Today, with British councils decreasing funding both for playgrounds and art initiatives, ‘utilitarian’ arts projects such as Chetwynd’s The Idol might offer a new hybrid way forward.
But can the art world and the play world integrate with integrity? ‘The problem is that artists can possibly do damage if they don’t understand about the science of play,’ says Jess Milne, who for 11 years managed Hackney Play Association’s Play Training Unit, and who is also a qualified art teacher. ‘And I mean that in the sense of creating things for art and for themselves, rather than for children to look at, and work with and see through and generally participate in.’
Fergus P. Hughes defined play in 1982 as ‘freely chosen, personally directed, and intrinsically motivated’. Yet despite all the scientific advancements made in understanding what play does and how it affects the brain, many adults still find it hard not to take control. ‘It’s very difficult to remove the adult and the adult’s ego,’ says Milne. ‘It’s the same for everyone – parents, playworkers, artists.’
Yet art and play share the same goals, according to Gemma Mudu, co-director of social design enterprise Made From Scratch, which builds play spaces to children’s designs.
‘Artists and children are each absorbed in a line of enquiry, questioning the role of existence,’ says Mudu. ‘Both are getting to grips with the nature of being and expressing it through different ways. We see great potential for cross-fertilisation with artists aware of play sensibilities.’ Lizzy Longtale, her co-director, agrees: ‘In many ways adventure playgrounds should be seen as ongoing art installations.’
Set up in 2011, Made From Scratch has already built eight different playgrounds and one adventure playground, with seven further builds in the pipeline. Their budgets are small – the average cost for a playground is between £30,000 and £70,000, with smaller playgrounds costing £15,000. ‘We invite kids to take inspiration from landscapes, art galleries, paintings, sculptures and immersive spaces so that they’re not just thinking about the conventional format of play structures,’ says Longtale. ‘A special project is Made from Scratch’s work on Iraq’s first adventure playground in the Kurdish town of Halabja.
‘Initially we had to deal with the community representative who dreamed of a neat, sterile, Disney fairground,’ explains Longtale. ‘Explaining loose parts theory – the need for an infinite variety of materials for children to play with, such as sand, timber, pipes, tubes and fabrics – was challenging. He kept saying, “When are you going to take all this rubbish away?”‘ The playground is in its final stages of completion before handover to the community, when it will support play for up to 80 children. Ironically, Made From Scratch had to travel to Iraq to work on an adventure playground. Longtale says: ‘There is no funding here anymore for new community adventure playgrounds, so we work on playgrounds in schools. But we always try and link the children up with local adventure playgrounds that already exist.’
Assemble, the co-curator of Glasgow International’s Play Summit, has created the Baltic Street Adventure Playground in Dalmarnock, an impoverished area of Glasgow. Delivered in collaboration with Create, the project has helped bag the collective a nomination for this year’s Turner Prize. Hadrian Garrard, director of Create, remains on the playground’s board of directors. ‘This wasn’t about making a pretty artwork,’ he tells me. ‘Assemble was interested in getting the right set of conditions for a community space. The Turner Prize nomination picks up on the opportunities for artists and designers to move into territory managed in the past by government authorities.’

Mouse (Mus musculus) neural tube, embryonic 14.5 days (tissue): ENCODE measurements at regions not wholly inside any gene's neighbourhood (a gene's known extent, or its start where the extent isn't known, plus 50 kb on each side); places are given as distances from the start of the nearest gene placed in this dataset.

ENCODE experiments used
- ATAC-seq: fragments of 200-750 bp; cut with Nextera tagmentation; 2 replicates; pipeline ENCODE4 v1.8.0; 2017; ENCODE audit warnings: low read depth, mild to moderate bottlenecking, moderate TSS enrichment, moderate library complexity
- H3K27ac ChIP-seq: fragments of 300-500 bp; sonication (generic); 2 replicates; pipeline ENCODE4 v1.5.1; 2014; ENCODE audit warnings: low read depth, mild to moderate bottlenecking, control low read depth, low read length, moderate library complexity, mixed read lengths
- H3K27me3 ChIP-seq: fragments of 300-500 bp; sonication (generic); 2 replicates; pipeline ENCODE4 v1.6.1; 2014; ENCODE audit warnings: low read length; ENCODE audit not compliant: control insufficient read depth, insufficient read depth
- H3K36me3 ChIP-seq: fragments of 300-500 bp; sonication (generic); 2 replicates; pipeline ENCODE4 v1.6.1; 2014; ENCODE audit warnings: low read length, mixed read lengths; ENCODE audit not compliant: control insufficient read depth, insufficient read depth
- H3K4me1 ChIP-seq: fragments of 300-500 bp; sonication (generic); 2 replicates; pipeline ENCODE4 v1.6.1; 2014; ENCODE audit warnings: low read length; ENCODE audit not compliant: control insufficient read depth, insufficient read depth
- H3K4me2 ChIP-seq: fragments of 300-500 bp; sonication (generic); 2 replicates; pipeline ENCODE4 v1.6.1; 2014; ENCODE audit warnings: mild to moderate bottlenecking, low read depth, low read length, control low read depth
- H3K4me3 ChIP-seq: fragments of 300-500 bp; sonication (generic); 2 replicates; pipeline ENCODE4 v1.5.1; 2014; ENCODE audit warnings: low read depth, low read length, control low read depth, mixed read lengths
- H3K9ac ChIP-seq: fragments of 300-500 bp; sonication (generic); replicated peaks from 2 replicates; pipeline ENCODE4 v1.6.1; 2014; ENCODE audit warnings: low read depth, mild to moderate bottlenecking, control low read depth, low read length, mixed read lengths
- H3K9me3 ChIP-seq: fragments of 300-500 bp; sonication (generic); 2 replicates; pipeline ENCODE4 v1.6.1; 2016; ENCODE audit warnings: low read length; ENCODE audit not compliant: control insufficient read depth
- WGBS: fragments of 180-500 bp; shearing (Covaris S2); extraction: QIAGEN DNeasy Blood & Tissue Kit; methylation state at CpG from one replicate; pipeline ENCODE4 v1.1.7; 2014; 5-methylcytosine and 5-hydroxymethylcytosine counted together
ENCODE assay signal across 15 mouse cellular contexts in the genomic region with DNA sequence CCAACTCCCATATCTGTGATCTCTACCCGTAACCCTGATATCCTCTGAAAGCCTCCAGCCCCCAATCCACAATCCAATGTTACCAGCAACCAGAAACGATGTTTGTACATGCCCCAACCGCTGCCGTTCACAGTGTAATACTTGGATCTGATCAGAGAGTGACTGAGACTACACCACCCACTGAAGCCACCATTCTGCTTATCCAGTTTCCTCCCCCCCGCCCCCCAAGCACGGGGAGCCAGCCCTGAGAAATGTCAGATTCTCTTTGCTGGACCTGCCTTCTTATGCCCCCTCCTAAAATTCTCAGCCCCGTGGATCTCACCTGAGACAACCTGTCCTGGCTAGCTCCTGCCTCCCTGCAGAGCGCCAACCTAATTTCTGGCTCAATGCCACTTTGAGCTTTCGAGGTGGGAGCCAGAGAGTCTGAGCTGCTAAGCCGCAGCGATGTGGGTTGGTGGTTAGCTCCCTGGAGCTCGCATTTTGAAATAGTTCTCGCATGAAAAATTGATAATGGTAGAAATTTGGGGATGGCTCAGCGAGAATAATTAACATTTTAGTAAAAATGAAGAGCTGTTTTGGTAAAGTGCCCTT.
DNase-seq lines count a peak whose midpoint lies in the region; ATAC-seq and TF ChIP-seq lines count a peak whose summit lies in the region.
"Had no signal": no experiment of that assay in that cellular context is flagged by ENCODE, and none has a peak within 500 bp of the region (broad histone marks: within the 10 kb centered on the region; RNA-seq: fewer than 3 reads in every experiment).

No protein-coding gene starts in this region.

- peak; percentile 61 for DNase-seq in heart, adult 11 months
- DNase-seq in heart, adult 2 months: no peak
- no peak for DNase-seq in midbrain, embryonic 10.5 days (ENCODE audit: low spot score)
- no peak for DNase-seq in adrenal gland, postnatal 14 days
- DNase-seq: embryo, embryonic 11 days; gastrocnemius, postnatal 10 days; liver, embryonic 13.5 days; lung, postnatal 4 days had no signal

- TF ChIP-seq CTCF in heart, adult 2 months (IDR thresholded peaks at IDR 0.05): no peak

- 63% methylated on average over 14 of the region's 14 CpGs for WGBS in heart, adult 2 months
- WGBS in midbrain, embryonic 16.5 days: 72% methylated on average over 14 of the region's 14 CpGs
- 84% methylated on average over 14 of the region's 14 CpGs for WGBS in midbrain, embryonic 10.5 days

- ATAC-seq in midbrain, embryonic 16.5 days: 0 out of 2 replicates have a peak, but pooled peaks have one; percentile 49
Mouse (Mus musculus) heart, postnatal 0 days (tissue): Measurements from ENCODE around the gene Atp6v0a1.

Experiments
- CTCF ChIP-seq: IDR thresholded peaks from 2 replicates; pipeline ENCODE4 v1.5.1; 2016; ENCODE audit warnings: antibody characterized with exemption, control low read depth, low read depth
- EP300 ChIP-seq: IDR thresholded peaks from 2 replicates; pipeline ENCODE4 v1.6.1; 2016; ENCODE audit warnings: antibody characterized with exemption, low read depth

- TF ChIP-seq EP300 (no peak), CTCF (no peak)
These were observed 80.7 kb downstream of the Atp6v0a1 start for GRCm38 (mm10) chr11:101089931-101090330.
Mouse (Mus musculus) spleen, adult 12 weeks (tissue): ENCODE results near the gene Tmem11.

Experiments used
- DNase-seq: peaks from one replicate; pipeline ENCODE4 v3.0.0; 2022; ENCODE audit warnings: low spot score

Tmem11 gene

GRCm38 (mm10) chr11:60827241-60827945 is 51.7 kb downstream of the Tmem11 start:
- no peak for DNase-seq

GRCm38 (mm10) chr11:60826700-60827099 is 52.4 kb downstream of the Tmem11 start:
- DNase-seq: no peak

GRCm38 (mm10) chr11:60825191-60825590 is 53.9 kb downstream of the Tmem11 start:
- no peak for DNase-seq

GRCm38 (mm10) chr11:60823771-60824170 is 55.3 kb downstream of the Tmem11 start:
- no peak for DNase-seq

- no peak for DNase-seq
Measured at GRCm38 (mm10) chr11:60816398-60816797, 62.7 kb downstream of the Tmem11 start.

Architect and Assemble member Amica Dall explains what attracted the group to this territory. ‘We’ve always been very aware of the limits of what you can do with design, and of how much design is asked to do that isn’t necessarily in the realm of design with a capital ‘D’. I would argue for a more expanded notion of design. For example, systems have to be designed, organisations have to be designed, arguments have to be designed. These things add up to make situations and environments that are not just physical. In many design situations, all the critical decisions have already been made by the time the architect gets involved. Doing self-initiated work is a way to be part of more stages of the process.
‘The adventure playground is the epitome of that approach because while we are creating an environment where physical things need to happen, there has also been the human aspect, the organisational aspect, the financial aspect, the legal aspect, the political aspect. All of those ducks have to be put in line to create this environment. I think that’s common to a lot of our work: creating the conditions of possibility and being responsible.’
Assemble’s interest in play has also led it to collaborate with artist Simon Terrill on The Brutalist Playground, at London’s RIBA this summer which recreates in foam the concrete playgrounds designed for post-war housing blocks.
Ralph Rugoff has commissioned many artists to create site-specific environments at the Hayward Gallery. I ask him whether it would be good for such artists to create municipal spaces in the public realm. ‘People in the design world can be a bit abstract, while artists are very attuned to the way we experience things. So there is a role,’ he concludes. ‘Although,’ he adds wryly, ‘it might work best with those who play well in teams.’
Mudu is also optimistic about the potential of artists, as long as they prioritise play. ‘It’s such a balance. If it’s about art coming into the community, the priority is the art. But if the primary focus is to have a quality play space, then the priority is the play.’ With health and safety fears rising and funding being cut, play deprivation is likely to become more endemic in the UK. Perhaps, if play was rebranded to seem to be the serious issue it is – ‘self-learning’ – those who hold the purse strings might give it greater importance. ‘Most people think play is a leisure activity,’ Mudu continues. ‘For adults it’s about extreme sensation and about getting some form of pleasure. For kids it’s a necessity.’
This article was published in Blueprint